Child pornography: more and more investigations against young people

Penis pictures of classmates, nude videos of classmates: more and more children and adolescents are being targeted by investigators because of the spread of child pornography. “Last year it went through the roof,” says Johannes Luff, head of the criminological research group of the Bavarian State Criminal Police Office (LKA), the German Press Agency (dpa) in Munich. His research group has just published a study on the subject. The title: “Because they don’t know what they’re doing.”

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According to him, the number of suspects under the age of 21 rose by around 125 percent across Germany to 7584. In 2018, there were still 3316 registered suspects. “That gets more and more from year to year,” says Luff. “It already starts with the ten-year-olds.” The number of unreported cases is likely to be much higher. “Mostly they are accidental finds,” says Luff. For example, when investigators confiscate cell phones from young people because of a drug offense, they are increasingly finding porn and nude photos.

“This development has been evident for several years,” says the renowned cyber criminologist Thomas-Gabriel Rüdiger from the Institute for Police Science at the University of Police in Brandenburg, who has been researching the phenomenon of cybergrooming for years. “A basic insight that we also know from other areas and that is now increasingly evident in relation to digital risks is that minors can not only become victims, but also perpetrators.” Far too seldom is it spoken to children about what they are actually not allowed to do online. “So far, people have concentrated more on saying: Be careful not to become a victim. But it is apparently more difficult to say: Take care that you do not become a perpetrator.”

The Bavarian LKA attributes the increase in the number of young suspects mainly to the fact that smartphones are becoming more and more common among children and young people. Often schoolchildren get such pictures in WhatsApp chats, sometimes they are photos of their peers or girlfriends – or selfies like the “Dickpic” called penis photo.

According to Rüdiger, criminal law is still not fully capable of responding to what is possible and the order of the day through social media. “Twenty years ago it was assumed that no one would inadvertently own child pornography.” Today it is different. “As soon as a 13-year-old sends a pornographic medium of herself and it ends up in a class chat in some way, every member of this chat can be liable to prosecution.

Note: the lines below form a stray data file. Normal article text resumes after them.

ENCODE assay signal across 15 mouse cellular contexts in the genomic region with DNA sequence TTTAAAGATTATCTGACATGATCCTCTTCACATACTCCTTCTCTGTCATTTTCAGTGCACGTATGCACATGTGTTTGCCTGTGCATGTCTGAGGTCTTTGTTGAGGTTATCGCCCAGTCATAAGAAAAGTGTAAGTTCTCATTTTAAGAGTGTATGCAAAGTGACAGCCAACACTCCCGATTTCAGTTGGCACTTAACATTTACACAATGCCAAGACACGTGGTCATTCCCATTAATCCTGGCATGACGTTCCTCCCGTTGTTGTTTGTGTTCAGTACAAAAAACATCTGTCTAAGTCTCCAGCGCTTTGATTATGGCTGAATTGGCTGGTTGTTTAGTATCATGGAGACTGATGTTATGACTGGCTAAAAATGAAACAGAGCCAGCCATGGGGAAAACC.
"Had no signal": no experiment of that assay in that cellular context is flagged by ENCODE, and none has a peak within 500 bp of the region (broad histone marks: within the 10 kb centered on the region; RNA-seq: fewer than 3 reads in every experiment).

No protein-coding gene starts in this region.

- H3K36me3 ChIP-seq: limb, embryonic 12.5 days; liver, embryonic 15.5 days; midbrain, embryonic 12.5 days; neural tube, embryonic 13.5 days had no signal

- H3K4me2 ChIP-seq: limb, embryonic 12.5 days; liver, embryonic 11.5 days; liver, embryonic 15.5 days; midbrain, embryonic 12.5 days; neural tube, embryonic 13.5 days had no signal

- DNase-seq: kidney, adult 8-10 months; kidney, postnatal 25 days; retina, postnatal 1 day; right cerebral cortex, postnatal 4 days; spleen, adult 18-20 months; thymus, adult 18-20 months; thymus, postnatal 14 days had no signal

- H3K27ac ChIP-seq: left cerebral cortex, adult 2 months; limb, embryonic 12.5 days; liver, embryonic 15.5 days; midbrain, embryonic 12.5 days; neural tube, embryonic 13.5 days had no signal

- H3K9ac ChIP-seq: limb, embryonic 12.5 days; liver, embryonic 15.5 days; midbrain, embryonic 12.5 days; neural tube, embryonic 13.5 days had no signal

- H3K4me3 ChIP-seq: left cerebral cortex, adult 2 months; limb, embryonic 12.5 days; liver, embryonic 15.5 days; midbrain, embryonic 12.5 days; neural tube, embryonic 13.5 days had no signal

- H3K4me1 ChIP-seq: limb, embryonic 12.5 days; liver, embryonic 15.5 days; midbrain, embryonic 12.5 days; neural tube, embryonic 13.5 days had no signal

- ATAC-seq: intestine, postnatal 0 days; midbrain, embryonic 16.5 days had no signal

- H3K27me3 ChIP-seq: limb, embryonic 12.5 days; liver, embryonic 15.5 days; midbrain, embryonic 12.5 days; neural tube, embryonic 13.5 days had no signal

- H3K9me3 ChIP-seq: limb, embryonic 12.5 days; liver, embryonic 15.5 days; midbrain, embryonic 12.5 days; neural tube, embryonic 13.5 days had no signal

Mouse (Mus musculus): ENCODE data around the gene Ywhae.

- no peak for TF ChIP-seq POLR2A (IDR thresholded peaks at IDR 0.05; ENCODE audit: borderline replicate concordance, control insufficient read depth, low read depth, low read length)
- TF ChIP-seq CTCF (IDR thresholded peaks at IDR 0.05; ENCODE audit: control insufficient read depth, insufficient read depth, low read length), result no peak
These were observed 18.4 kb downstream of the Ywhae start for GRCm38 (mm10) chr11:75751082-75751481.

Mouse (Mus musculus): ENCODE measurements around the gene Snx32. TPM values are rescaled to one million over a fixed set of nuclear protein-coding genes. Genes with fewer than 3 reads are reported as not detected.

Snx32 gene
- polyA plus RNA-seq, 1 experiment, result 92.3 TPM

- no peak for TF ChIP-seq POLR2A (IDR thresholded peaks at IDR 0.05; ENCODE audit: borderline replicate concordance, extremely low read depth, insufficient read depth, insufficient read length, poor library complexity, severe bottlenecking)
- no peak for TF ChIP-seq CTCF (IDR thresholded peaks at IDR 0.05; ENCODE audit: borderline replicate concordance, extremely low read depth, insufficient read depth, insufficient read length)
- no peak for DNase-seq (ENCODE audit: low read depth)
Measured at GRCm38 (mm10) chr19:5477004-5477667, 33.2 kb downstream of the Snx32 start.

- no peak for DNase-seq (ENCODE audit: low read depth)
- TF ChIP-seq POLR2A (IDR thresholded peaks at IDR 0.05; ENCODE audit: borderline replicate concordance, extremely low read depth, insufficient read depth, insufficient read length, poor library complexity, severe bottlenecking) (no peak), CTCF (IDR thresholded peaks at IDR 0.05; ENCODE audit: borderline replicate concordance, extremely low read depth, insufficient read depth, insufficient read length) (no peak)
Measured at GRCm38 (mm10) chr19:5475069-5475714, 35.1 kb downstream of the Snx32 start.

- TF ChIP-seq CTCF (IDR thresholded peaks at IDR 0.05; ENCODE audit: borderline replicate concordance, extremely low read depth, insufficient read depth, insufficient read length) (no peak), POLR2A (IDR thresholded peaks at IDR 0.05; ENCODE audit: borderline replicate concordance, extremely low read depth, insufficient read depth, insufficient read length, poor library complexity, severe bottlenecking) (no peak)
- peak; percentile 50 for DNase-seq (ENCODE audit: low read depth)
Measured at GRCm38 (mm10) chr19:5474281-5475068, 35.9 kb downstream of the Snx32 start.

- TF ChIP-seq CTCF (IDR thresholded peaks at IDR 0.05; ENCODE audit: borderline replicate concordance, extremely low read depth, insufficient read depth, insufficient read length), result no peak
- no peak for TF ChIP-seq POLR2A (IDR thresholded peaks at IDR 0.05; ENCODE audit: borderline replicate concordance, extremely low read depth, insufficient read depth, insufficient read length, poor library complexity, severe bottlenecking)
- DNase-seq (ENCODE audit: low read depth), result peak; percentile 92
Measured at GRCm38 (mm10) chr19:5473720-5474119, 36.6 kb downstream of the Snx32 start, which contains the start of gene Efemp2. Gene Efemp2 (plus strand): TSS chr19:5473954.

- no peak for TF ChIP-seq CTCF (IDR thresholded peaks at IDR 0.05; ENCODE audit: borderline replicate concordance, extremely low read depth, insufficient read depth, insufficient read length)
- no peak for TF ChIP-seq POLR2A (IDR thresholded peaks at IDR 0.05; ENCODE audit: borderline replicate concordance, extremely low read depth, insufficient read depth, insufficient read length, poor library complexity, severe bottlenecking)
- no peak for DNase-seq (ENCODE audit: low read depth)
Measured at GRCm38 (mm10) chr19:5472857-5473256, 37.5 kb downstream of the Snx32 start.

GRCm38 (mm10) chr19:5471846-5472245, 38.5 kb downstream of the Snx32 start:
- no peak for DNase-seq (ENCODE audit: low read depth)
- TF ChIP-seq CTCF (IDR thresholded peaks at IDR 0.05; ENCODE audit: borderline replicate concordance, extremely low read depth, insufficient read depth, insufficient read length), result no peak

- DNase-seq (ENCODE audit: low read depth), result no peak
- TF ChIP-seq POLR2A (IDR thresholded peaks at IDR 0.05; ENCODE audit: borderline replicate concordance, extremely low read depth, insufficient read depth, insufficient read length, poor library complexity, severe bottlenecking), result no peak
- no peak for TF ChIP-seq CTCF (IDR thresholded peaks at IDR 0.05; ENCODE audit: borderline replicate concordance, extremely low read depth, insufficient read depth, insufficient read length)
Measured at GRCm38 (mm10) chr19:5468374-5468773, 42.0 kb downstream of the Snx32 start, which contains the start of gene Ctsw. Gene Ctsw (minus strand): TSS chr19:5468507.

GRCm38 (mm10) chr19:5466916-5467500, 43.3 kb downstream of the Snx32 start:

Of course there are “actually classic perpetrators,” says Rüdiger. The 17-year-old, for example, who blackmailed nine- or eleven-year-old girls through the net. The Federal Criminal Police Office (BKA) reports on a case from last year in which the homes of 21 suspects in eleven federal states were searched because they are said to have shared and disseminated child pornographic video files via social networks. The youngest suspects were just 14 years old.

“But it is not uncommon for there to be cases that one would rather describe as sexting among adults and older adolescents, which are based on the equality of sexual acts,” says Rüdiger. A differentiation under criminal law is becoming more and more difficult in society. And even if the investigations were frequently stopped in such cases: “The children and young people may still be investigated first because of the possession of child pornography.”

Over 90 percent of those who are considered to be perpetrators are boys and men, says Rüdiger. The Bavarian LKA is even clearer and describes the typical suspect as a German secondary school student aged 14 or 15. “Society cannot be surprised if children and young people do not adhere to a criminal law that they do not even know about because nobody explained it to them before they could get their hands on a smartphone,” says Rüdiger. As a rule, not even adults know that sending unwanted “dick pics” can be a criminal offense. In Finland, according to reports from this week, prison sentences for unwanted penis pictures are even under discussion.

Luff from the LKA therefore appeals to parents to deal with the issue together with their children and to point out the dangers of nude photos. “Data protection is also and above all data protection. What is stored somewhere can no longer be found on the Internet.”

From Rüdiger’s point of view, the only really effective remedy against the phenomenon is media literacy. There he sees massive social failures. There are cases of children who take and send nude pictures of themselves, of 13-year-olds who send or receive penis pictures or masturbation videos. “You don’t even know where to start. From my point of view, this is a total failure of parents, schools, politics and society as a whole.”


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